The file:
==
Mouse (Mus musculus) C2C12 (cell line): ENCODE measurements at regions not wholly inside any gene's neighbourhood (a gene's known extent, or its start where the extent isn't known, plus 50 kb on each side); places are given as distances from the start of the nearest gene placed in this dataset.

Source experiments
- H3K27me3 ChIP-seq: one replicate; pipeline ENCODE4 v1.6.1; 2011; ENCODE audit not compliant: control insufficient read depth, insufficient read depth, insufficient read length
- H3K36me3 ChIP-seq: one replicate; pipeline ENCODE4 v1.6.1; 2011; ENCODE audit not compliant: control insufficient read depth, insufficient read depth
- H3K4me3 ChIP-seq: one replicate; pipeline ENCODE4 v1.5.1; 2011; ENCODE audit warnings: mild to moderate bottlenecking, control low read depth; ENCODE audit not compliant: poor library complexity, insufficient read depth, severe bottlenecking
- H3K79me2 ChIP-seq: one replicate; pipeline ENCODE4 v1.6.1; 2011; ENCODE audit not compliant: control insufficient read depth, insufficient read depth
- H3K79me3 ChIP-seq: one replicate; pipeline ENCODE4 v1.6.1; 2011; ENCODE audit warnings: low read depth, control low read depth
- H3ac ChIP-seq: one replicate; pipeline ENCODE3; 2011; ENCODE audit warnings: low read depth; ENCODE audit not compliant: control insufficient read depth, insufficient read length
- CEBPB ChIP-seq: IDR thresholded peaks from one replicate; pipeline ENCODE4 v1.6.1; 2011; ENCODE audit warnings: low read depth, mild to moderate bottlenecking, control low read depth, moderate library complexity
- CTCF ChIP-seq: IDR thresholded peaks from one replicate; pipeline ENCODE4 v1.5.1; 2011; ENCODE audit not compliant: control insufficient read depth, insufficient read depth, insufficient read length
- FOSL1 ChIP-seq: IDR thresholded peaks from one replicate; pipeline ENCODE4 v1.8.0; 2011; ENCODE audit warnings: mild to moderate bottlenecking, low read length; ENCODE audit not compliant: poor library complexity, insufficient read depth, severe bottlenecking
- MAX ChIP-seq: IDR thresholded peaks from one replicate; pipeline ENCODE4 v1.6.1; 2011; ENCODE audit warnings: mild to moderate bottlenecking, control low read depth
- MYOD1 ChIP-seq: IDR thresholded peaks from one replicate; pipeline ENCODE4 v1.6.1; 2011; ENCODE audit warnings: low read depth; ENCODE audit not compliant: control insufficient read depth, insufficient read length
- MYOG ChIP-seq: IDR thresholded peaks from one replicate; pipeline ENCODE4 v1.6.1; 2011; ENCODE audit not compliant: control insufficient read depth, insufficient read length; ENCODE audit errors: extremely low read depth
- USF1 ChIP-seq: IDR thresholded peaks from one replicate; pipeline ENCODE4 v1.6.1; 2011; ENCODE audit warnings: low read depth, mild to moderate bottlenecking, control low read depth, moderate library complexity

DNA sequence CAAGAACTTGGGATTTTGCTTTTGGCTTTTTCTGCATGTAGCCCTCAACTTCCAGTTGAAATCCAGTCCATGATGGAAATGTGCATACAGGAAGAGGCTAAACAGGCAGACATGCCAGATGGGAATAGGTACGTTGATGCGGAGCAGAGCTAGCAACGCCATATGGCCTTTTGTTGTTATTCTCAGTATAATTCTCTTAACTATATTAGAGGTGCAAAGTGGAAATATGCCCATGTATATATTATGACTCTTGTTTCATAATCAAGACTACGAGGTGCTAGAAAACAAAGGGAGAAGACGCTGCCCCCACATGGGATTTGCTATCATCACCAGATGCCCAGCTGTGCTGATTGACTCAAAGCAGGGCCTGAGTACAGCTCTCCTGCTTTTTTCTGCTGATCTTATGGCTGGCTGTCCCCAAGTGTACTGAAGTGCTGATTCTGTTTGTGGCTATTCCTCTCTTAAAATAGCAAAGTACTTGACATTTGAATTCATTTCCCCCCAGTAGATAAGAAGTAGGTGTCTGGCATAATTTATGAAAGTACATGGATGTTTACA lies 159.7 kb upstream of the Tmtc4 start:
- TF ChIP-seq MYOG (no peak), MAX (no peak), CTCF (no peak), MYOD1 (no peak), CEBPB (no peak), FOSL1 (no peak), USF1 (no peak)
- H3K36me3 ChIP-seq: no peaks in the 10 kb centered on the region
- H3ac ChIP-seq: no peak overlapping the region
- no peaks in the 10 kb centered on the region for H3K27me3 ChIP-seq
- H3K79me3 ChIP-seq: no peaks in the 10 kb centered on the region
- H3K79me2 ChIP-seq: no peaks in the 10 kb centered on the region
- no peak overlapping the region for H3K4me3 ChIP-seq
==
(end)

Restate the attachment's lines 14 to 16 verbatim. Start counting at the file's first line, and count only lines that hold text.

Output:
- MYOG ChIP-seq: IDR thresholded peaks from one replicate; pipeline ENCODE4 v1.6.1; 2011; ENCODE audit not compliant: control insufficient read depth, insufficient read length; ENCODE audit errors: extremely low read depth
- USF1 ChIP-seq: IDR thresholded peaks from one replicate; pipeline ENCODE4 v1.6.1; 2011; ENCODE audit warnings: low read depth, mild to moderate bottlenecking, control low read depth, moderate library complexity

DNA sequence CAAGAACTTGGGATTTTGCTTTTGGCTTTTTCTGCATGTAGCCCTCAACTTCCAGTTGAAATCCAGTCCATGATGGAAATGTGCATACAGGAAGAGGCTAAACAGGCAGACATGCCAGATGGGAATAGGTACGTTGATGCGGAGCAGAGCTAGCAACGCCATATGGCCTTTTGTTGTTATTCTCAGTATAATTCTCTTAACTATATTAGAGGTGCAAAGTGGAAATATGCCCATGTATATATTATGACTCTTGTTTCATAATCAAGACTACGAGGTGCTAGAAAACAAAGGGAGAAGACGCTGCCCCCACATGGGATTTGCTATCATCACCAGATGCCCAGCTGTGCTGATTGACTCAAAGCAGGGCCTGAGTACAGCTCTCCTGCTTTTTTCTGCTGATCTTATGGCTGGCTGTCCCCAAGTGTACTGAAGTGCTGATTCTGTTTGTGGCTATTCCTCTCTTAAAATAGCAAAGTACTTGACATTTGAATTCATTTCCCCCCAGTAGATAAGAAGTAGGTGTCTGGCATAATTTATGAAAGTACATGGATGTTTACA lies 159.7 kb upstream of the Tmtc4 start: